One of the Holy Grail quests for astrophotographers is the search for dark skies. Few of us are fortunate enough to live in ideal dark skies, but most of us are mobile enough to get to somewhere better than the center of an urban area.
One of the biggest confusions that you might notice as you venture into astrophotography is that photographers and astronomers measure their equipment differently. Photographers tend to refer to their lenses in terms of their focal length, while astronomers refer to their telescopes by the diameter of their opening. Thus, a 75mm f/6 telescope has a focal length of 450mm. Meanwhile, a 75mm camera lens at f/6 has an aperture of 12.5mm. If a photographer is told that someone is shooting a 155mm lens hand-held, it would not raise an eyebrow, but an astronomer told the same thing would be incredulous! I can only barely lift my 155mm telescope onto its mount!
If you’ve viewed deep-sky astrophotos (not landscape astrophotos), you may have noticed that extremely long exposures (not counting mosaics) are used. In extreme cases, exposures may run over 12 hours. Unless you have a space telescope, it should be obvious that multiple exposures have been used.
If you’ve been shooting (landscape) astrophotos for a while but are relatively new to astronomy, you may be contemplating stepping up to a telescope for your astrophotography. But taking the next step isn’t as simple as getting a longer lens for more magnified views. You should understand the changes in your shooting and equipment that this implies.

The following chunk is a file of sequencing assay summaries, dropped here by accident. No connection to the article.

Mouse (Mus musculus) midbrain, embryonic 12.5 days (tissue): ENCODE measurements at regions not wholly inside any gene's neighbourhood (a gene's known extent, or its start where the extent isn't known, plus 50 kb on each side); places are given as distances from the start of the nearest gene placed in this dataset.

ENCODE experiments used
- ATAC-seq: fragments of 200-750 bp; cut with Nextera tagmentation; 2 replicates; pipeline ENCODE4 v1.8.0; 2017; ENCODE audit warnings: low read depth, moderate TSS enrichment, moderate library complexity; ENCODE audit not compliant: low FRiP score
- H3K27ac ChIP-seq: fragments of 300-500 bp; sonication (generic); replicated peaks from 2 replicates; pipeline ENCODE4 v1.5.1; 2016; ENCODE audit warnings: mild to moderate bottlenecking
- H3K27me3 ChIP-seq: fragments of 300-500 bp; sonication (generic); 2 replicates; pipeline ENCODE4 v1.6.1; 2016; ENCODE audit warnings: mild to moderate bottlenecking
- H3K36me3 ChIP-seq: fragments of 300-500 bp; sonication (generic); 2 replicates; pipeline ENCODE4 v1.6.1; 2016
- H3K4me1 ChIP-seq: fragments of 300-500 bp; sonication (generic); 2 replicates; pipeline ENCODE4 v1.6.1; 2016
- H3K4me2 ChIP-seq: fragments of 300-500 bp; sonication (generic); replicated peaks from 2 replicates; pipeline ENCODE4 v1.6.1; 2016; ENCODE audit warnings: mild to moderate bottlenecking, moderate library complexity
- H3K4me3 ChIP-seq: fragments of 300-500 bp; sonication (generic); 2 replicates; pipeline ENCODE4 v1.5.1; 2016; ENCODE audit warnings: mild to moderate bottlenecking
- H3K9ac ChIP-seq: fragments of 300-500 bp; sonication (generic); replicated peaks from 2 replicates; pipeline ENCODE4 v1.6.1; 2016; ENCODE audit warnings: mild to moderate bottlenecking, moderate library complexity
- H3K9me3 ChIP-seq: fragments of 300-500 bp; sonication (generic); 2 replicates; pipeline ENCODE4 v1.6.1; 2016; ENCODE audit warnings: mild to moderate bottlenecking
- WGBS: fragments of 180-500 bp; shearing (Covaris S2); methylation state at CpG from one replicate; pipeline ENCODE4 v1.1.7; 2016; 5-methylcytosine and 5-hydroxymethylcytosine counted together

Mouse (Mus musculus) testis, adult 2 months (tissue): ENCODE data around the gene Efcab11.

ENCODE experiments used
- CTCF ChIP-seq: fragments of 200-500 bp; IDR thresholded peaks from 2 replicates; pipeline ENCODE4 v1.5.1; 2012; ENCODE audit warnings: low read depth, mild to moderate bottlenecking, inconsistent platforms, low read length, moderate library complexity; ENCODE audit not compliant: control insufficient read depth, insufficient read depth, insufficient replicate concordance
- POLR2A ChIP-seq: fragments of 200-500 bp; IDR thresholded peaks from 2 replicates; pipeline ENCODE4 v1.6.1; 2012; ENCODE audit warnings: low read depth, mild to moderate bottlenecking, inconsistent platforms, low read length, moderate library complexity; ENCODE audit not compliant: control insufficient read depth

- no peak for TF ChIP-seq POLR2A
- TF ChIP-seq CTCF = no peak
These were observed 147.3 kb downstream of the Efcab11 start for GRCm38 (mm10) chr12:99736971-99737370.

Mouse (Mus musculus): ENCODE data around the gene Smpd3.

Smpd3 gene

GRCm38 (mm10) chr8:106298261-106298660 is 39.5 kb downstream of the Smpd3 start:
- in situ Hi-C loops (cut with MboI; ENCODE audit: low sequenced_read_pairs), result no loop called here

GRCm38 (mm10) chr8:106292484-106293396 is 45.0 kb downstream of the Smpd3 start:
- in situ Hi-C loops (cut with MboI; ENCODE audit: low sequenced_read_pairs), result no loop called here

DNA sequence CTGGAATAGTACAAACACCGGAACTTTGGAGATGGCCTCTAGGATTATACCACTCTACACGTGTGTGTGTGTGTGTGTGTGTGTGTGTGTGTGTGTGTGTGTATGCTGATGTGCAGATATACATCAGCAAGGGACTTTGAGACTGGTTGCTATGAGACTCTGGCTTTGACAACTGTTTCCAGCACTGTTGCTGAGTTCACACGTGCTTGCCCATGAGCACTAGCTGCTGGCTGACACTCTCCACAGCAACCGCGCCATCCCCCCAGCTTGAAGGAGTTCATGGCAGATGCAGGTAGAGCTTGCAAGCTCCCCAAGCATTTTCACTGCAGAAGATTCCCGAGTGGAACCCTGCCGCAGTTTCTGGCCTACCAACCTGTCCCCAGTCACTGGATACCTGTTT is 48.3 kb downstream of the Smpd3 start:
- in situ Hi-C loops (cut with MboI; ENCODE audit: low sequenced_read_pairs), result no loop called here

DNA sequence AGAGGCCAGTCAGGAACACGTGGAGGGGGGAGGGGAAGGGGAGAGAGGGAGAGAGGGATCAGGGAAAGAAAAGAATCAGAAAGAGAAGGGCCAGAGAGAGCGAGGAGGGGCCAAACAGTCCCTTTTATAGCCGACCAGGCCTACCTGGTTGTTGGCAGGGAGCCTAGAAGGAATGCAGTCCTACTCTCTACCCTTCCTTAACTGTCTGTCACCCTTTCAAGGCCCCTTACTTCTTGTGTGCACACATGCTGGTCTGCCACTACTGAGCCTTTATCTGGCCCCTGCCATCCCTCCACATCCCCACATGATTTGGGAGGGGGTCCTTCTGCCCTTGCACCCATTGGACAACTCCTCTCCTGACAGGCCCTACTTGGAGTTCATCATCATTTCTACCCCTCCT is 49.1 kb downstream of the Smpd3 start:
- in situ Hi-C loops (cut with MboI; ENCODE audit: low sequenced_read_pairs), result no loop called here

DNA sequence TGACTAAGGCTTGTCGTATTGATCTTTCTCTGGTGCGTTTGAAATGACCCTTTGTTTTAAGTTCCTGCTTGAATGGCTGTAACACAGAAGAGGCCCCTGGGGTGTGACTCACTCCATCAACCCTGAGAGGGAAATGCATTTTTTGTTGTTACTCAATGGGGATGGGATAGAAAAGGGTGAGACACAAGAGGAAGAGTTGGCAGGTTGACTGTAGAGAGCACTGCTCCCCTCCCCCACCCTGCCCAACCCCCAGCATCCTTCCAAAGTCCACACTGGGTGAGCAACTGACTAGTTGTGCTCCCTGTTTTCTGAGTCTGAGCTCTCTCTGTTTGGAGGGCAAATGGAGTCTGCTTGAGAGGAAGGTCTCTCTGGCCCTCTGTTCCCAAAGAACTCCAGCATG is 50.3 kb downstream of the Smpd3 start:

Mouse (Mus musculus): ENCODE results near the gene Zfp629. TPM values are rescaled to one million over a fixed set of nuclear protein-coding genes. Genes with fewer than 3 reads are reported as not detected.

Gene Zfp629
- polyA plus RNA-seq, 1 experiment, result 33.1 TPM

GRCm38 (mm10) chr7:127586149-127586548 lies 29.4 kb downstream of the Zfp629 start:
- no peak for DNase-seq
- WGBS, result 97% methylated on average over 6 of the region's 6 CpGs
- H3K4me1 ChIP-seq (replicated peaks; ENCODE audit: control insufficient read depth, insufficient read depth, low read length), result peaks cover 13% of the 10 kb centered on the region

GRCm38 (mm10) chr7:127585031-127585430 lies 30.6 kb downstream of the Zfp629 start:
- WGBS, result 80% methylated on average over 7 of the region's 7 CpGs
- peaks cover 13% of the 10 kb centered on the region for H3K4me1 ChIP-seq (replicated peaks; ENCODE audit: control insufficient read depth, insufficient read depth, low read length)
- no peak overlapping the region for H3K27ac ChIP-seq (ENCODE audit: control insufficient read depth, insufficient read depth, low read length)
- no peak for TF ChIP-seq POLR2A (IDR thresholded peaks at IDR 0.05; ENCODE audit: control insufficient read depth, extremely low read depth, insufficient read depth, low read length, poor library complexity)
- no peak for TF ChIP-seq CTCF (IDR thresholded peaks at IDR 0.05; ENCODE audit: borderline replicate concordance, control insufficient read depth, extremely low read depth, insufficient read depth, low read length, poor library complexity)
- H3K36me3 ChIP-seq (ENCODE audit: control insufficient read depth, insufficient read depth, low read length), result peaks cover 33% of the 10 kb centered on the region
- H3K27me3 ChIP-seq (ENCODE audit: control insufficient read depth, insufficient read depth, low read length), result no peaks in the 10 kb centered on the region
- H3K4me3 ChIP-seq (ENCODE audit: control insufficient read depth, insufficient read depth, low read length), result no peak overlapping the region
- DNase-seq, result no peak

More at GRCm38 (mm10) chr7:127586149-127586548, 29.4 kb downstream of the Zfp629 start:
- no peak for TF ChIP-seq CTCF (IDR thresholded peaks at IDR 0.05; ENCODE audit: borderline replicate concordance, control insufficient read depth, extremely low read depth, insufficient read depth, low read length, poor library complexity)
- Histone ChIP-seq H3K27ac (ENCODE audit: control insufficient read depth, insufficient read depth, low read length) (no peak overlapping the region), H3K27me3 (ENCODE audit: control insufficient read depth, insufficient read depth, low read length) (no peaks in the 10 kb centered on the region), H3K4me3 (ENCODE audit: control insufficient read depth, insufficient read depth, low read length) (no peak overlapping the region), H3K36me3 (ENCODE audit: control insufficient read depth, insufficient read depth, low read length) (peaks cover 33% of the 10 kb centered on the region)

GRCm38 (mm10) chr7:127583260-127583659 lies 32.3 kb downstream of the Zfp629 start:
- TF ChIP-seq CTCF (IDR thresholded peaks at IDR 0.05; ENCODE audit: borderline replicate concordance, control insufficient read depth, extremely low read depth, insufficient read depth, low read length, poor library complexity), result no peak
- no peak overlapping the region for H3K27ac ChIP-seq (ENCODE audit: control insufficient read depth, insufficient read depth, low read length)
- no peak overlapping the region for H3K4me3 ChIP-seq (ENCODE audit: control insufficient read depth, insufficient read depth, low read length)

The recent addition of an astrophoto time-lapse mode (uncovered by XDA Developers) coming to Google’s camera app on their Pixel line of phones piqued my interest. Not that I think it will replace all of our “real” cameras, but I do have a deep appreciation for the engineering wizardry required to push right up to the physical limits of a tiny sensor and lens. And as an astronomy enthusiast, any developments that might open an appreciation of the night skies to a wider population get me very interested.
Lightroom and Photoshop are generally considered to be tools for standard (still) photography, but simple video tasks can be handled entirely within your photographer’s Lightroom and Photoshop subscription package (no need for Adobe Premiere Pro), and without any third-party add-on tools. In particular, the pair of programs handles time-lapse videos quite nicely.
While the lunar and annular solar eclipses are fresh in our minds and travel is gradually returning to some semblance of normality, it’s a good idea to begin to think ahead to future eclipse photo opportunities (especially total solar eclipses) in the next few years. Why plan so far ahead? Unfortunately for most of us, the opportunities to photograph a solar eclipse within our lifetimes can be counted on a few fingers. Lunar eclipses are a little easier to plan for but still require some planning.
In 2021, one of the astronomical targets you may want to challenge your photo skills on is the lunar eclipse occurring on May 26 (the evening of May 25-26). While lunar eclipses are generally not hard to see, since half the world can see the moon at any instant, not everyone can see the full extent of the approximately three-hour event. For this one, Pacific Ocean hemisphere residents are favored, but the west coast of the U.S. gets to see totality followed by the still partially eclipsed moon set opposite the sunrise.